The Amstetten Horror House 8,516 Days in Darkness
Elisabeth Fritzl and her children, forced to live in a windowless basement for 24 years, vegetated away like the sole survivors of a nuclear holocaust. For them, the Cold War speculation over what it might be like for people who could never go outside again and return to the earth's surface was a reality.
The scene of the crime: Ybbstasse 40 in the Austrian city Amstetten
Editor's note: This is the second half of a SPIEGEL cover story on the Amstetten tragedy. You can read the first half here.
At 15, Elisabeth entered a training program as a waitress at the "Rosenberger" highway rest stop on the A1 autobahn near Strengberg in eastern Austria. After the years of abuse, it must have felt liberating for her to get away. She and other girls in the program slept in a dormitory below the kitchen. For the first time, she felt safe from her father, safe from his greed and his lasciviousness.
On Jan. 28, 1983, Elisabeth ran away from home and, together with another girl from work, went to Vienna, where she lived -- in hiding -- in the city's 20th district.
Once they were in the basement, he raped Elisabeth and reportedly handcuffed her to a column, where he left her for two days. Later on, according to her testimony, he attached her to a leash so that she could go to the bathroom. Although Fritzl denies it, Elisabeth claims that he kept her attached to the leash for the next six months, perhaps even nine. Whichever version of the story is true, he now had her entirely to himself -- for good. From then on, he was completely in control of her in the basement dungeon, like some maniacal god. Elisabeth no longer remembers how often he raped her while she was on his leash.
In the world above, on the other hand, he was simply the inconspicuous Mr. Fritzl, carefully crafting his lies and red herrings, gauging their effects on the police and youth welfare agencies. Of course, it was also to his benefit that he lived in an environment, an entire country, in fact, that stubbornly remained a consensus society, despite the many radical changes of the day, a society with a tendency to avoid and cover up disputes.
Unforgotten are the 40,000 or so pornographic images found on the computers at a Roman Catholic seminary in St. Pölten west of Vienna, including child pornography and images of priests French-kissing trainee priests in front of the Christmas tree. Was it a scandal? Not for Bishop Kurt Krenn, who was in charge of the St. Pölten diocese and who, before resigning under pressure from the pope, only felt compelled to comment that the whole thing was nothing but a "childish prank" that was "of no concern" to the conference of bishops.
Unforgotten is also the 2006 case of Natascha Kampusch, another instance where no one paid attention, no one knew anything and no one even claimed to have suspected anything. And now a similar case has come to light once again in a country with a population of only 8.3 million.
If no one was interested in paying attention in those cases, why should anyone pay any heed to what this loner was up to next door in Amstetten? Gertrud Ramharter, a neighbor who lived across the street on Ybbsstrasse, says that she repeatedly heard hammering and construction noise coming from the Fritzl property. She did wonder what was going on, she says today. "What's he building? And how big is it going to be?" she would ask herself. And then there was Alfred Dubanovsky, one of about 100 tenants who rented rooms in Fritzl's house over the years and were told that their leases would be terminated without notice if they ever entered the garden or the basement. Dubanovsky still remembers the bags that Fritzl was always carrying down to the basement.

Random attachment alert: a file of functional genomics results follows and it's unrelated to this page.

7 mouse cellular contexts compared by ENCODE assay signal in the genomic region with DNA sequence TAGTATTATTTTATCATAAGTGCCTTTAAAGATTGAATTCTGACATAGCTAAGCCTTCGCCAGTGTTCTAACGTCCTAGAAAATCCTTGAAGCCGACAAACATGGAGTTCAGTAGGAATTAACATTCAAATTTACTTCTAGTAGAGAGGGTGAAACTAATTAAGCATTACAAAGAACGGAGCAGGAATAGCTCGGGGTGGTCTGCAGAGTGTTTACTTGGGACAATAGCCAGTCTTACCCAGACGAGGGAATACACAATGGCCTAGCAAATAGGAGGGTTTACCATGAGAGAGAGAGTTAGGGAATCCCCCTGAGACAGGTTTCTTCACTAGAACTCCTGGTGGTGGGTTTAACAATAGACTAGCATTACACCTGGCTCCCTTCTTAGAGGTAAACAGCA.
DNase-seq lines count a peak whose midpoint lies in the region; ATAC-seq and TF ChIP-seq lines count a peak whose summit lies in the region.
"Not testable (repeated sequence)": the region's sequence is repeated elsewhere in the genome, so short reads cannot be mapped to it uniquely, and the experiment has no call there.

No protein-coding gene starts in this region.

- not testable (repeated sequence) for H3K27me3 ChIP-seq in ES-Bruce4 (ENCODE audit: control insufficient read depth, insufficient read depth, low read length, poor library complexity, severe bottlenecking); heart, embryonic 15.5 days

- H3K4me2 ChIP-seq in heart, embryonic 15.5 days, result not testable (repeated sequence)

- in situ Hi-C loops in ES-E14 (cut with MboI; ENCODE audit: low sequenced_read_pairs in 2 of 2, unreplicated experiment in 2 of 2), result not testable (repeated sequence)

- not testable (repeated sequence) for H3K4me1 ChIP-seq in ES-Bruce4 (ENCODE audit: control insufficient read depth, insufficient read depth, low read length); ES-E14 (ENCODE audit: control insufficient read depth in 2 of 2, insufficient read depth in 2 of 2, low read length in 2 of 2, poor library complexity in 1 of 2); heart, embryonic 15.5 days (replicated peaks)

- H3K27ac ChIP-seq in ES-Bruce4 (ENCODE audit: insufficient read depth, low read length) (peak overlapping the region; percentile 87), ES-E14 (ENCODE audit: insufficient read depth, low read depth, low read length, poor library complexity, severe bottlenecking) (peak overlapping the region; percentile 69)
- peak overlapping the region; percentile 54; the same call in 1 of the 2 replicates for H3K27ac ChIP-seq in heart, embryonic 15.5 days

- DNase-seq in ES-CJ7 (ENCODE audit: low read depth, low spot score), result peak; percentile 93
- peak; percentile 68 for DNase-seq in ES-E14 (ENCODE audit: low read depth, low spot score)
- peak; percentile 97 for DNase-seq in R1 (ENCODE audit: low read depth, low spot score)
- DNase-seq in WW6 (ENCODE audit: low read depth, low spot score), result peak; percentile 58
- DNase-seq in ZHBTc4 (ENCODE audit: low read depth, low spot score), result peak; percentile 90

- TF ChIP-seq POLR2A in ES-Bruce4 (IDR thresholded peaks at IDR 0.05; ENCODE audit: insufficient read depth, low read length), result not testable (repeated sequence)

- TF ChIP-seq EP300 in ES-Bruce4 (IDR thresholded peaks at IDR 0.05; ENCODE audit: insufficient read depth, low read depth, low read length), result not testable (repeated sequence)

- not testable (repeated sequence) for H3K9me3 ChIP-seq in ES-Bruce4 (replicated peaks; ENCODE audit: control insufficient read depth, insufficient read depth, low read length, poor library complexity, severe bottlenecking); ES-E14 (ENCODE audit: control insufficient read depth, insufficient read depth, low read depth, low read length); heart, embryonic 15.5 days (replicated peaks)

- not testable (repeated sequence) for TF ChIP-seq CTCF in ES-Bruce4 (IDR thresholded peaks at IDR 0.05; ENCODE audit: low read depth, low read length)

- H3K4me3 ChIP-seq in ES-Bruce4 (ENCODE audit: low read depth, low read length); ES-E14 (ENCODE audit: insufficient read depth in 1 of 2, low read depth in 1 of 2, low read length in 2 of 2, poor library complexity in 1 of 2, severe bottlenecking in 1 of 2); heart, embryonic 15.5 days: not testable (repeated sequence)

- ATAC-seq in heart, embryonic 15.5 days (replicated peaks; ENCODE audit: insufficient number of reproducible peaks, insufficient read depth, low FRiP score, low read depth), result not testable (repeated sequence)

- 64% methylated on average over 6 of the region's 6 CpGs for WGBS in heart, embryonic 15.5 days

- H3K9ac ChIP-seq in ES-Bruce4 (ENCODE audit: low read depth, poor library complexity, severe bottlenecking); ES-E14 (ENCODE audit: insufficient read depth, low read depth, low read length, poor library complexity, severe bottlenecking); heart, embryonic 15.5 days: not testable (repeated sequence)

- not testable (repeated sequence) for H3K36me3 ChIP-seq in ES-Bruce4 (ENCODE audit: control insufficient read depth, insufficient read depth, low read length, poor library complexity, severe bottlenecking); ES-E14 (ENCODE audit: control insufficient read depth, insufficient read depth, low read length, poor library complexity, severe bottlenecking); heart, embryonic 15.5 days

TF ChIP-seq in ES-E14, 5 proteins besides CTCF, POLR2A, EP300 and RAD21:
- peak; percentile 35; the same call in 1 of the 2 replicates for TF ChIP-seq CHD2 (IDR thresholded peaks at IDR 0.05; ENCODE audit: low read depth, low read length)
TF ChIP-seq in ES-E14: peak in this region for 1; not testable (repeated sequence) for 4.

But where Germans would be more likely to call the police, preferably anonymously and often in connection with a long-standing dispute with a neighbor, Austrians have a tendency to look the other way. Given this mind-set, it isn't exactly surprising to hear Vienna criminologist Katharina Beclin say that of the estimated 25,000 cases of sexual abuse occurring in Austria each year, only about 500 are ever reported to the police.
On the day after Elisabeth's disappearance, Rosemarie Fritzl promptly -- and properly -- reported her daughter as "missing." A short time later, Josef Fritzl handed over a letter to the police, the first that Elisabeth was forced to write in captivity, dated Sept. 21, 1984 and postmarked at the post office in the nearby town of Braunau am Inn. According to the letter, she had had enough of living at home and was staying with a friend. She also warned her parents not to look for her, otherwise she would leave the country.
The letter was practically made-to-order for a quick decision by the relevant bureaucracies. Nowadays, perhaps, even officials at Austrian youth agencies would ask themselves why a girl who was considered well-adjusted and shy would run away from home twice. But, at the time, the letter conformed perfectly to the standard prejudice that runaways are little more than ungrateful brats who ought to be thinking about what they were doing to their poor, suffering parents. The authorities did what was expected of them, forwarding the missing child report to the Austrian Interior Ministry, the state financial authority and all state educational authorities, but that was where their involvement in the case ended.
Josef Fritzl had merely helped provide the authorities with an excuse for dropping the case when he told police that his daughter must have run off to join a sect. And yet no one even bothered to inquire with the officer in charge of sects at the St. Pölten diocese, Manfred Wohlfahrt. It was only a matter of weeks before investigators apparently gave up on Elisabeth Fritzl.